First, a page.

Team Skull is my favorite thing about the latest generation of Pokémon. They’re not like the other “evil” organizations that we’ve had in previous games, who all had some weird world domination/annihiliation scheme. The Skullsters, however, are simply outcasts in a society that ultimately failed them.
In Alola, where the Sun/Moon generation of Pokémon takes place, there are no gyms. Instead, trainers set out on a journey to complete trials in order to be recognized as trainers. Except, not everyone gets to complete this Island Challenge. You can imagine what that might do to an 11-year-old’s self-esteem.
Team Skull exists to provide a home for these outcast kids and is led by the ultimate outcast kid, Ya Boi Guzma.
Guzma’s backstory is ridiculously tragic for a Pokémon game villain. He ran away from his parents when he was a mere child. But before that he too was like the player character: an enthusiastic kid who only wanted to be the best Pokémon trainer ever.
We don’t really know what happened, but the game heavily hints that he actually had an abusive father. You even get to meet his dad and he is not very nice. In fact, he has no remorse for the fact that his own son ran away.
Growing up with that kind of trauma molds Guzma into what he is today. No other adult in Alola recognizes him as a peer. They don’t even let him be a Captain so that he can have his own trial, despite the fact that he is a really good Pokémon trainer. Seriously, his Golisopod packs quite the punch.
Still, Guzma doesn’t give up on life and wallow in his despair. At some point, he probably decided to help kids like himself. Eventually, these group of outcast kids came to call themselves Team Skull.
Members of Team Skull aren’t evil. They simply act the way they do, because that’s what they think society expects them to act. They are pushed to the fringes and as such they do whatever is needed to be noticed.
But even then, they are not good at being bad. Honestly, they spend most of the game trying to steal a Pokémon, it’s the Yungoos of a pre-schooler. Seriously, they suck at being evil.
All this makes them kind of adorable.
In the words of Plumeria, who is basically the matriarch of Team Skull: “You have realized what idiots all these guys are, right? But don’t you think some dummies are cute in their dumbness?”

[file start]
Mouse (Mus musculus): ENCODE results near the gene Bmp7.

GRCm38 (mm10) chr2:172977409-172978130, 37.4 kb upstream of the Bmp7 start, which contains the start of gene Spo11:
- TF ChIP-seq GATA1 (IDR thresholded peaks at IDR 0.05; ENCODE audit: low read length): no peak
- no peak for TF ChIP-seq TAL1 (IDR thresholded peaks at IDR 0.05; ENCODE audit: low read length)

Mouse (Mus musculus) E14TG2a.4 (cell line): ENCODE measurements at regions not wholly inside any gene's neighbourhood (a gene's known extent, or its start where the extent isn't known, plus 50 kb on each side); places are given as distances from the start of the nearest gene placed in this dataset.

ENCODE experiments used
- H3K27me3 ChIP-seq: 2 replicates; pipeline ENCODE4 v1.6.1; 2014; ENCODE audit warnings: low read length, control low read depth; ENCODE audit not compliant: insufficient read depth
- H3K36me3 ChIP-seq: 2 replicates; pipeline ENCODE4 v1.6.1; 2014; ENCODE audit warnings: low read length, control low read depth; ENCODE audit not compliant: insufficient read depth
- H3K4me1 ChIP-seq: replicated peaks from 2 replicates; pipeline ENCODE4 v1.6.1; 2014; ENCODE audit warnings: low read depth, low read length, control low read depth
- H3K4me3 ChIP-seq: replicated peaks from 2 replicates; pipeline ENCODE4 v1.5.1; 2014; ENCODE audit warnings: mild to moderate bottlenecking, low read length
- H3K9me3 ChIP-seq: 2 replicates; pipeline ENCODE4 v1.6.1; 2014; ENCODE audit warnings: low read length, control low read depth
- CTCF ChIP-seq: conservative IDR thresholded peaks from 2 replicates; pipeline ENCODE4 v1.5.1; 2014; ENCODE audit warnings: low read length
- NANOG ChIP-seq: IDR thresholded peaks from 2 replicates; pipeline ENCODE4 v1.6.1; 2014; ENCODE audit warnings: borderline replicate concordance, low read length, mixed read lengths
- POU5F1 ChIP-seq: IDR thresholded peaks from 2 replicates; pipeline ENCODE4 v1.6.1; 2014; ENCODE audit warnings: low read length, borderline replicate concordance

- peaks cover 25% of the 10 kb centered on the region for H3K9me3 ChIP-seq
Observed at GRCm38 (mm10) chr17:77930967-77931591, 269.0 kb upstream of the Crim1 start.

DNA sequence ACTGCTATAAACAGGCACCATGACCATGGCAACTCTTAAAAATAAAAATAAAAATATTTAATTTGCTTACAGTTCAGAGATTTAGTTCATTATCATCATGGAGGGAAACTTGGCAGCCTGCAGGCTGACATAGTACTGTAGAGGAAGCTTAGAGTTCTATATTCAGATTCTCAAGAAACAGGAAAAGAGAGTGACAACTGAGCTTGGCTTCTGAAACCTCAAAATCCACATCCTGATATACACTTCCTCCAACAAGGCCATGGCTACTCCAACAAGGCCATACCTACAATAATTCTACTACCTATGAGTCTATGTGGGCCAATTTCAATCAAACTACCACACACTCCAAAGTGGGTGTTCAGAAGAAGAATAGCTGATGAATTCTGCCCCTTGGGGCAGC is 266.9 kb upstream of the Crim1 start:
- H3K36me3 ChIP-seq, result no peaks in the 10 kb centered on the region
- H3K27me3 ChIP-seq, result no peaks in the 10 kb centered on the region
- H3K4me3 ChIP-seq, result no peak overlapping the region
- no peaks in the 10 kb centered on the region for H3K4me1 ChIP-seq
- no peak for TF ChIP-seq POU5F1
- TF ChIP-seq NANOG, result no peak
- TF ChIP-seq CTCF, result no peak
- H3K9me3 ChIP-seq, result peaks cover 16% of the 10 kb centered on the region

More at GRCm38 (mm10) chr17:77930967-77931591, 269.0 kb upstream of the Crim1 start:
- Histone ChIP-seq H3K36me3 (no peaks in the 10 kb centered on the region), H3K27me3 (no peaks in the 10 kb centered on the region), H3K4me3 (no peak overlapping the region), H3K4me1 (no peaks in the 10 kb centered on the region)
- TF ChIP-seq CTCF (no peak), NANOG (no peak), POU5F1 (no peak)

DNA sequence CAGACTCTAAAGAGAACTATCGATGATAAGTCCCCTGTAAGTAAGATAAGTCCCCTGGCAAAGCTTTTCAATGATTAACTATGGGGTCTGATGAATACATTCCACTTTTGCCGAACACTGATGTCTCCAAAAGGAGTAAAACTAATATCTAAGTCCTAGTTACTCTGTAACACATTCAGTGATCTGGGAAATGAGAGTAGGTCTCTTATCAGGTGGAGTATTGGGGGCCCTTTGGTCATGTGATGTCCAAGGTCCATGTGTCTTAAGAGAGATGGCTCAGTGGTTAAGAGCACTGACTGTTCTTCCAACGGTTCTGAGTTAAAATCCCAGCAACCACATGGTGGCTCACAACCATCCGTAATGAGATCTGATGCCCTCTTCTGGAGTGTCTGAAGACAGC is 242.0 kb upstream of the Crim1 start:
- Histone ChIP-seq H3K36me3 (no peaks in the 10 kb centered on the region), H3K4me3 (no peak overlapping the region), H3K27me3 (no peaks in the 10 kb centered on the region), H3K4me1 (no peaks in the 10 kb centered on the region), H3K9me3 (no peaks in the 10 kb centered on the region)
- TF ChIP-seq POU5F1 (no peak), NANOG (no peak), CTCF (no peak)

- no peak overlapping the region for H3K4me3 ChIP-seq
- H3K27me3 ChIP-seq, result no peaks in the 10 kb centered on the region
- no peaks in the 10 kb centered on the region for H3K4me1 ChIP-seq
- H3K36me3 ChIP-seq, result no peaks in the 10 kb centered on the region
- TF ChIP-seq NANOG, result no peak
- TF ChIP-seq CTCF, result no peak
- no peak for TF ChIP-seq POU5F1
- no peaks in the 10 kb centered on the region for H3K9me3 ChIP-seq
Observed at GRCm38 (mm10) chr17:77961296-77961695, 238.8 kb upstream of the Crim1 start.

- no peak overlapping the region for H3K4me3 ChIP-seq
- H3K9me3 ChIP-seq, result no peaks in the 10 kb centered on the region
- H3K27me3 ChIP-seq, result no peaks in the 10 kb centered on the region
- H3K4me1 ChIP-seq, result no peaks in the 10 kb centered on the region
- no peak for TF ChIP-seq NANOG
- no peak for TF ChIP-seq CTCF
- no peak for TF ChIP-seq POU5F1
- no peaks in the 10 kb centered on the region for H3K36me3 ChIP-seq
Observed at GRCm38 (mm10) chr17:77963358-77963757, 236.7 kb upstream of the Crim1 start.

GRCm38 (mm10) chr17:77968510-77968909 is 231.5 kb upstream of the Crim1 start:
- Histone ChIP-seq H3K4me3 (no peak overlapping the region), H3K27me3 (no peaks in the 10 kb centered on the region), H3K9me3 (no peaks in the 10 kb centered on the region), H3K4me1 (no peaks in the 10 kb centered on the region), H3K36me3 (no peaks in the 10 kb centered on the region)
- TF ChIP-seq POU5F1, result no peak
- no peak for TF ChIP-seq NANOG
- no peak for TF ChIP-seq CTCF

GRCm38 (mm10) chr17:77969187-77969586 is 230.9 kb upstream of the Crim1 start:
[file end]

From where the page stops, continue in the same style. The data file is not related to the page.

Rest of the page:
Pokémon Sun/Moon is weirdly more real than all the previous ones, because we get to see the cracks in the social order of the Pokémon world.
I mean, there had to be some problems with a society that lets 11-year-olds take FIRE-BREATHING MONSTERS on a journey around an ENTIRE COUNTRY, collecting items from TRASH CANS, talking to COMPLETE STRANGERS, and basically making BLOOD MONEY by making their monsters fight.
But now, things got a bit more real. Now we get to ask questions like: Okay, how exactly is a person’s worth decided in Alola? Is there some sort of an implied meritocracy? That doesn’t seem to be the case, since Guzma does merit being a Captain.
Instead, captains are chosen by island kahunas, who are chosen by the island’s guardian deities – one of the four Tapu Pokémon. Furthermore, a kahuna’s reign lasts basically until they’re dead.
Basically, Alola is governed by a theocratic monarchy, under the pretense of an equal opportunity meritocracy. In one word, that’s bullshit. Why do these Pokémon get to decide who gets to rule the islands? Once they’re selected, why do they decide to pick who gets to be a Captain? Shouldn’t that decision also be left up to the Tapu Pokémon?
In short, Team Skull did nothing wrong. It was the rest of society that failed them. The fact that they refuse to accept and do anything about it shows the hypocrisy of Alolan society.
It is, therefore, time to step up and rise up against the kahunas and their baseless authority! All Pokémon trainers deserve to be recognized as equals. Their success in the Island Challenge is irrelevant to their being treated decently.